June 29, 2006

Fun with the reproductive system (PG-13)

I had a great doctor's visit today. It looks like the potpourri of drugs have been doing exactly what they're supposed to. My womb is a friendly, happy place, with one healthy little egg on its way to maturity.

What does this all mean? I won't be getting the twins I was hoping for, at least not on this round. On the other hand, I won't have to contemplate selling my octuplets to a zookeeper.

But, if all continues to go well, I just might get my coveted clump of undifferentiated Sam-and-Monica cells this weekend.

Since I have a one-track mind, here are some entertaining bits of reproduction-related trivia for you:

* An ovum (egg) is the largest single cell in the human body, big enough to be seen without a microscope. The largest single cell in the animal kingdom is an ostrich egg, which weighs 1.5 kg.

* The largest sperm cells in the animal kingdom belong to fruit flies. When straightened out, they can be as long as the entire body of the male fly.

* On average, a man ejaculates between 180 million and 400 million sperm at a time.

* Human sperm were discovered in 1677. Human eggs were discovered in 1827, 150 years later. I just know there is a joke in here somewhere, but I can't think of it. Any thoughts?

* It wasn't until the 1920s that scientists discovered that women got pregnant in the middle of their cycle, paving the way for the "rhythm method" of birth control. After much deliberation, the Vatican declared that the rhythm method was the only acceptable method of birth control for Catholics, besides abstinence. Can you imagine living in those days? Oh, wait...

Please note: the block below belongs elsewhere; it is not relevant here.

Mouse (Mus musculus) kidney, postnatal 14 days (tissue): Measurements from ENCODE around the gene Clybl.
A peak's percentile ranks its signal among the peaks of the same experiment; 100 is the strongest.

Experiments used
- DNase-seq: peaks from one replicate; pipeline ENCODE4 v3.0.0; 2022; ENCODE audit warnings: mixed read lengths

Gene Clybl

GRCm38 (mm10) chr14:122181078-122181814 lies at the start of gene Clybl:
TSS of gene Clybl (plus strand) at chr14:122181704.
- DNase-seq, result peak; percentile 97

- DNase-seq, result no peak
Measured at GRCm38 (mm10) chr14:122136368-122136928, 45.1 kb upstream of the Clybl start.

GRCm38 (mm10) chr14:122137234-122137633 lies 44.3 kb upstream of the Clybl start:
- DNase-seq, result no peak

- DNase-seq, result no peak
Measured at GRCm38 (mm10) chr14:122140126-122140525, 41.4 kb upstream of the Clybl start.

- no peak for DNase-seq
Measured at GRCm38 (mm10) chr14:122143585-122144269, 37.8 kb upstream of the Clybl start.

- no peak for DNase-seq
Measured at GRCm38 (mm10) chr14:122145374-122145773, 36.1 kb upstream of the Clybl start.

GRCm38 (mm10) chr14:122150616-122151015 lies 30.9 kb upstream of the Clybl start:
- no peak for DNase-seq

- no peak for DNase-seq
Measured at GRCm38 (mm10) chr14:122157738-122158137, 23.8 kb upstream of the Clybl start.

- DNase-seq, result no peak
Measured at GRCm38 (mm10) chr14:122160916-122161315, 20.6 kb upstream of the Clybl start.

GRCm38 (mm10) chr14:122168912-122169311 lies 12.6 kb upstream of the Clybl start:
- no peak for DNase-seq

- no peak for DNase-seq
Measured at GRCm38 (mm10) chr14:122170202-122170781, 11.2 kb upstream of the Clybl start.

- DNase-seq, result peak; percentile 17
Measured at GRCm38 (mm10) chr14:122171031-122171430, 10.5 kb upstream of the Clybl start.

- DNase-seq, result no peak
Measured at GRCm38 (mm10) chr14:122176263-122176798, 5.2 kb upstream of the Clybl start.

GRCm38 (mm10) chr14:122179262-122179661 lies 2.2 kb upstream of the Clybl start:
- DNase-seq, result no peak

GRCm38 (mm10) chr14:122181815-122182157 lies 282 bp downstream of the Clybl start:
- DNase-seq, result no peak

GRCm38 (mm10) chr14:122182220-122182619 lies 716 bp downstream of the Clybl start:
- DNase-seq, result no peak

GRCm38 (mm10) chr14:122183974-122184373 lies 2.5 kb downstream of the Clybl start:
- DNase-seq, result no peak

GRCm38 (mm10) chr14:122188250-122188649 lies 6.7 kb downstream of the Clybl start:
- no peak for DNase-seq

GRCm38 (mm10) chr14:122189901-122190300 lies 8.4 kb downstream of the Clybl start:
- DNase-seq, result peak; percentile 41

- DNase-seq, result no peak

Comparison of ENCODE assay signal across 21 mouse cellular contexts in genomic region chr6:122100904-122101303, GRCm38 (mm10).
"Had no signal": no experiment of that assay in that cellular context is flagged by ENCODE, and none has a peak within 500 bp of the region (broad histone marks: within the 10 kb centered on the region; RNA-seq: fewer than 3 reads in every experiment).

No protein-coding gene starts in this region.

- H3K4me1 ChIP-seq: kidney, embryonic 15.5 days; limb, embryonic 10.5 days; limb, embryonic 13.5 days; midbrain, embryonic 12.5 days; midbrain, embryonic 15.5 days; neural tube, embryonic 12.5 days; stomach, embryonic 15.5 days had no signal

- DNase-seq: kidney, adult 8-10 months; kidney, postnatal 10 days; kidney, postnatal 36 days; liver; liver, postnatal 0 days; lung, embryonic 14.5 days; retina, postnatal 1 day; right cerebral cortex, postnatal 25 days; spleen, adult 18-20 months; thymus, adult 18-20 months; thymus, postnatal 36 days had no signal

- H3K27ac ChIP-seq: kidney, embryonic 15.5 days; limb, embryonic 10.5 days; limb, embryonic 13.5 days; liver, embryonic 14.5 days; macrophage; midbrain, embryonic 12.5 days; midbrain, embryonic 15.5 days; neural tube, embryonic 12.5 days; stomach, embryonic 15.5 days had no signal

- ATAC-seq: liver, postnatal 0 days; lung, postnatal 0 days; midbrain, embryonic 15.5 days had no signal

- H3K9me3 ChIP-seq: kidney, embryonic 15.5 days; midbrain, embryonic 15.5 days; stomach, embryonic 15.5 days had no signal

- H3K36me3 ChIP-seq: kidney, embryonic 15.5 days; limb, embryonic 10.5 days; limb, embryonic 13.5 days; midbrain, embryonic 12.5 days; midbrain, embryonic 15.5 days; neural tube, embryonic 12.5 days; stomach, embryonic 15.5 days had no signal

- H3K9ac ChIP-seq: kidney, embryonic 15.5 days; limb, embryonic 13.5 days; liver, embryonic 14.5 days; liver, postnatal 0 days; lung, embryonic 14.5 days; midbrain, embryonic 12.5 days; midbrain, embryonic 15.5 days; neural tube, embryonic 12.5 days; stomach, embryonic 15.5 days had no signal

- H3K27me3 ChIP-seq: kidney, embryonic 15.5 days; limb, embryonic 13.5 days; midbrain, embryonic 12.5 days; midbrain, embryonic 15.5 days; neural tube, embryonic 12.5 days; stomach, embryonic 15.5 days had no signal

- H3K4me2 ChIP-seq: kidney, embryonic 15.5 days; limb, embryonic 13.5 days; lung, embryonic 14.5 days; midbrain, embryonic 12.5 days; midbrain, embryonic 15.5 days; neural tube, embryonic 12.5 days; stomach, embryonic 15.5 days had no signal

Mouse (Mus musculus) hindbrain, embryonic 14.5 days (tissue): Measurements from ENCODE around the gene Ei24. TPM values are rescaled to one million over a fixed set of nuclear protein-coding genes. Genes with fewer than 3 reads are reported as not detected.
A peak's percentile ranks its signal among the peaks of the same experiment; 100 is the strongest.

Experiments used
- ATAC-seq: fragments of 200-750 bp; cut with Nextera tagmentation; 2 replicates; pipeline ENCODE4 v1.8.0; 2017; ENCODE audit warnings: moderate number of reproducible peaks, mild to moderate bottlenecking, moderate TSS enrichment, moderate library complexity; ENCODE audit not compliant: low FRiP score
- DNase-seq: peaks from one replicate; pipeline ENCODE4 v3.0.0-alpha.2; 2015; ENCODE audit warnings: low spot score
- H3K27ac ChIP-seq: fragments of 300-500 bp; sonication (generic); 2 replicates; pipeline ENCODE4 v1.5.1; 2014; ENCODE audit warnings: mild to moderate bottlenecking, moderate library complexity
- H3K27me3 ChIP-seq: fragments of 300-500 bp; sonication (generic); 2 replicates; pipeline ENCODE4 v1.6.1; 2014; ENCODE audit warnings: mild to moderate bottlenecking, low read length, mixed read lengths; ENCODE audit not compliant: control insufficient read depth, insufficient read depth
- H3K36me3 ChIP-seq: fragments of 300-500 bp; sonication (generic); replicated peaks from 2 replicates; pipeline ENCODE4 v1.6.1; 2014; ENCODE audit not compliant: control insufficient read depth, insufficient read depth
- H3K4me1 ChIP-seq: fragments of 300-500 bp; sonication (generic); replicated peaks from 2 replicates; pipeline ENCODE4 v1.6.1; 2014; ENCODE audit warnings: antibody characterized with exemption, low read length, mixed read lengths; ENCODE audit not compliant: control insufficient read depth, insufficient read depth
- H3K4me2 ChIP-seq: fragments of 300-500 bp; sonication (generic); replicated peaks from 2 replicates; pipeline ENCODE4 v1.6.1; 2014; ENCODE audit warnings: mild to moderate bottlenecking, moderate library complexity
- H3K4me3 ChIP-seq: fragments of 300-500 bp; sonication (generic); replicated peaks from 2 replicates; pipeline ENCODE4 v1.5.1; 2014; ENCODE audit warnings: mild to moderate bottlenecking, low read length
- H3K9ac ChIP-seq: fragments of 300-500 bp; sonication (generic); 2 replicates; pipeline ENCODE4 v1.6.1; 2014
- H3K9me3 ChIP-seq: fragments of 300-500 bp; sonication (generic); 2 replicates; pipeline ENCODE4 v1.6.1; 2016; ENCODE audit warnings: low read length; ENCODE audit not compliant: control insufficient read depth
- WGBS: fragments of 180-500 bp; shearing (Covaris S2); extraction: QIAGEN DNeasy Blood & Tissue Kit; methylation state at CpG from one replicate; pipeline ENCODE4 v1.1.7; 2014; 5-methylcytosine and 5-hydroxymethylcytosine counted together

* The total fertility rate in the United States is, on average, 2.09 children per woman. That's almost exactly zero population growth (2.10 is the magic number).

* The country with the lowest fertility rate is Hong Kong, with 0.95 children per woman. The highest: Niger with 7.46.

* As a blue-eyed woman with a brown-eyed partner, I have a 72.7% chance of having a baby with brown eyes. If you find this at all interesting, check out this website.

* A woman is born with all the eggs she will ever have. They don't start maturing until after puberty, but they are there, in one way or another, all along. So, in a strange, pre-cellular kind of way, each one of us is not only our own age, but we're also made up of genetic material that is the age our mothers were when we were born. So I'm 28, but part of me is also 65. When my baby is born, he or she will be partially 28. If this doesn't blow your mind, I imagine that certain drugs might make this idea more compelling.

I hope that you enjoyed these facts. Have a great day!

No comments: